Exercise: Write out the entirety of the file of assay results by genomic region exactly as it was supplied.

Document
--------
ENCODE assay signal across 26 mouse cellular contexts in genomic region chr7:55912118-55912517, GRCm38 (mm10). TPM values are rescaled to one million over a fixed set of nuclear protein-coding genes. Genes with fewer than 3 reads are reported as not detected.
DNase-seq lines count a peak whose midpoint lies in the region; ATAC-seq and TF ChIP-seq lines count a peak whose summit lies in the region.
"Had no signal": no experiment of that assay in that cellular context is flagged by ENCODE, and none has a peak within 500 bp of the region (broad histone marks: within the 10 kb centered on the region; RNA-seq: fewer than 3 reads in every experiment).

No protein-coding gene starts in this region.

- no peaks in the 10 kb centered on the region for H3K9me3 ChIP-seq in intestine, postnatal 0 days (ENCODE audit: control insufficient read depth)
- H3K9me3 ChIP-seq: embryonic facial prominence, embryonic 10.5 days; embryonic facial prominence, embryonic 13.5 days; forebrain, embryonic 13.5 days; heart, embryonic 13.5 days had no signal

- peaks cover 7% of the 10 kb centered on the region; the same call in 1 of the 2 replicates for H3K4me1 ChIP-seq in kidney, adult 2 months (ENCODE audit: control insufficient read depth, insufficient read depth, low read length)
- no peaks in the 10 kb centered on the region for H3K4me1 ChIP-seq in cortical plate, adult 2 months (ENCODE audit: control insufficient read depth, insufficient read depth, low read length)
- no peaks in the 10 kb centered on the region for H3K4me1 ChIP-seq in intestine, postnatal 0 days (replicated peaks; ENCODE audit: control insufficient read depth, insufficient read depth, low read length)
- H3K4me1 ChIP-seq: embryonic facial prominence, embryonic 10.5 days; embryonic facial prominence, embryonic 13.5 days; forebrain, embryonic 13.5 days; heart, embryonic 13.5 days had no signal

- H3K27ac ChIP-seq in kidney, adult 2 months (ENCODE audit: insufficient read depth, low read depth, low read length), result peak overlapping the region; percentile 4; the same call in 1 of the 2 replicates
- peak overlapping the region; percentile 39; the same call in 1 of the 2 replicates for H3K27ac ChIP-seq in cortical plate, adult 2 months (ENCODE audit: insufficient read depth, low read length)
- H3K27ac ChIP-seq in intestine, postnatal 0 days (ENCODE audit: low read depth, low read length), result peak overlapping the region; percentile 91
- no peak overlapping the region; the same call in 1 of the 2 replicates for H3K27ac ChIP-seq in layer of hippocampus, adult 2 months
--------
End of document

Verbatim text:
ENCODE assay signal across 26 mouse cellular contexts in genomic region chr7:55912118-55912517, GRCm38 (mm10). TPM values are rescaled to one million over a fixed set of nuclear protein-coding genes. Genes with fewer than 3 reads are reported as not detected.
DNase-seq lines count a peak whose midpoint lies in the region; ATAC-seq and TF ChIP-seq lines count a peak whose summit lies in the region.
"Had no signal": no experiment of that assay in that cellular context is flagged by ENCODE, and none has a peak within 500 bp of the region (broad histone marks: within the 10 kb centered on the region; RNA-seq: fewer than 3 reads in every experiment).

No protein-coding gene starts in this region.

- no peaks in the 10 kb centered on the region for H3K9me3 ChIP-seq in intestine, postnatal 0 days (ENCODE audit: control insufficient read depth)
- H3K9me3 ChIP-seq: embryonic facial prominence, embryonic 10.5 days; embryonic facial prominence, embryonic 13.5 days; forebrain, embryonic 13.5 days; heart, embryonic 13.5 days had no signal

- peaks cover 7% of the 10 kb centered on the region; the same call in 1 of the 2 replicates for H3K4me1 ChIP-seq in kidney, adult 2 months (ENCODE audit: control insufficient read depth, insufficient read depth, low read length)
- no peaks in the 10 kb centered on the region for H3K4me1 ChIP-seq in cortical plate, adult 2 months (ENCODE audit: control insufficient read depth, insufficient read depth, low read length)
- no peaks in the 10 kb centered on the region for H3K4me1 ChIP-seq in intestine, postnatal 0 days (replicated peaks; ENCODE audit: control insufficient read depth, insufficient read depth, low read length)
- H3K4me1 ChIP-seq: embryonic facial prominence, embryonic 10.5 days; embryonic facial prominence, embryonic 13.5 days; forebrain, embryonic 13.5 days; heart, embryonic 13.5 days had no signal

- H3K27ac ChIP-seq in kidney, adult 2 months (ENCODE audit: insufficient read depth, low read depth, low read length), result peak overlapping the region; percentile 4; the same call in 1 of the 2 replicates
- peak overlapping the region; percentile 39; the same call in 1 of the 2 replicates for H3K27ac ChIP-seq in cortical plate, adult 2 months (ENCODE audit: insufficient read depth, low read length)
- H3K27ac ChIP-seq in intestine, postnatal 0 days (ENCODE audit: low read depth, low read length), result peak overlapping the region; percentile 91
- no peak overlapping the region; the same call in 1 of the 2 replicates for H3K27ac ChIP-seq in layer of hippocampus, adult 2 months